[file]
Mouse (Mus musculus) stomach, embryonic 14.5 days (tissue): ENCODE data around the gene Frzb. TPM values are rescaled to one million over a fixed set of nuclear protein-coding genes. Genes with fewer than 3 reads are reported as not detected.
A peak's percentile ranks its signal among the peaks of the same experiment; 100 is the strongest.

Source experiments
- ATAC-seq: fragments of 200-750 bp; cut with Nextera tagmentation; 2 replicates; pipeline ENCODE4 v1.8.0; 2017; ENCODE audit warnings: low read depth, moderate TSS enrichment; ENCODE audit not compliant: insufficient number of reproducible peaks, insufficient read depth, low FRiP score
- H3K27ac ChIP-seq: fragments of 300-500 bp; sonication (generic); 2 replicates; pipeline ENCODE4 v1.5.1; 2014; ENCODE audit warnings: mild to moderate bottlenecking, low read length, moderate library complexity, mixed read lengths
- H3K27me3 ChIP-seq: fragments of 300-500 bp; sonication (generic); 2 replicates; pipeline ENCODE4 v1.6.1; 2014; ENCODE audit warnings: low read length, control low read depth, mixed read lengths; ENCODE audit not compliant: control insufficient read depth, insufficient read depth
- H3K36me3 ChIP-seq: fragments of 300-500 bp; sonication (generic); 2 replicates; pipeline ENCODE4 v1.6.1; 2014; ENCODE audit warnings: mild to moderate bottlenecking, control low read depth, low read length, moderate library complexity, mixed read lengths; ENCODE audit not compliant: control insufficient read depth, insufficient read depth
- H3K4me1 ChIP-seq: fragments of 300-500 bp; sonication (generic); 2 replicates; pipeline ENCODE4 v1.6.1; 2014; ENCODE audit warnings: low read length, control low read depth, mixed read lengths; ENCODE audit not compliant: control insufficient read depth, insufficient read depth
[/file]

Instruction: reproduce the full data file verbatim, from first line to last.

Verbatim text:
Mouse (Mus musculus) stomach, embryonic 14.5 days (tissue): ENCODE data around the gene Frzb. TPM values are rescaled to one million over a fixed set of nuclear protein-coding genes. Genes with fewer than 3 reads are reported as not detected.
A peak's percentile ranks its signal among the peaks of the same experiment; 100 is the strongest.

Source experiments
- ATAC-seq: fragments of 200-750 bp; cut with Nextera tagmentation; 2 replicates; pipeline ENCODE4 v1.8.0; 2017; ENCODE audit warnings: low read depth, moderate TSS enrichment; ENCODE audit not compliant: insufficient number of reproducible peaks, insufficient read depth, low FRiP score
- H3K27ac ChIP-seq: fragments of 300-500 bp; sonication (generic); 2 replicates; pipeline ENCODE4 v1.5.1; 2014; ENCODE audit warnings: mild to moderate bottlenecking, low read length, moderate library complexity, mixed read lengths
- H3K27me3 ChIP-seq: fragments of 300-500 bp; sonication (generic); 2 replicates; pipeline ENCODE4 v1.6.1; 2014; ENCODE audit warnings: low read length, control low read depth, mixed read lengths; ENCODE audit not compliant: control insufficient read depth, insufficient read depth
- H3K36me3 ChIP-seq: fragments of 300-500 bp; sonication (generic); 2 replicates; pipeline ENCODE4 v1.6.1; 2014; ENCODE audit warnings: mild to moderate bottlenecking, control low read depth, low read length, moderate library complexity, mixed read lengths; ENCODE audit not compliant: control insufficient read depth, insufficient read depth
- H3K4me1 ChIP-seq: fragments of 300-500 bp; sonication (generic); 2 replicates; pipeline ENCODE4 v1.6.1; 2014; ENCODE audit warnings: low read length, control low read depth, mixed read lengths; ENCODE audit not compliant: control insufficient read depth, insufficient read depth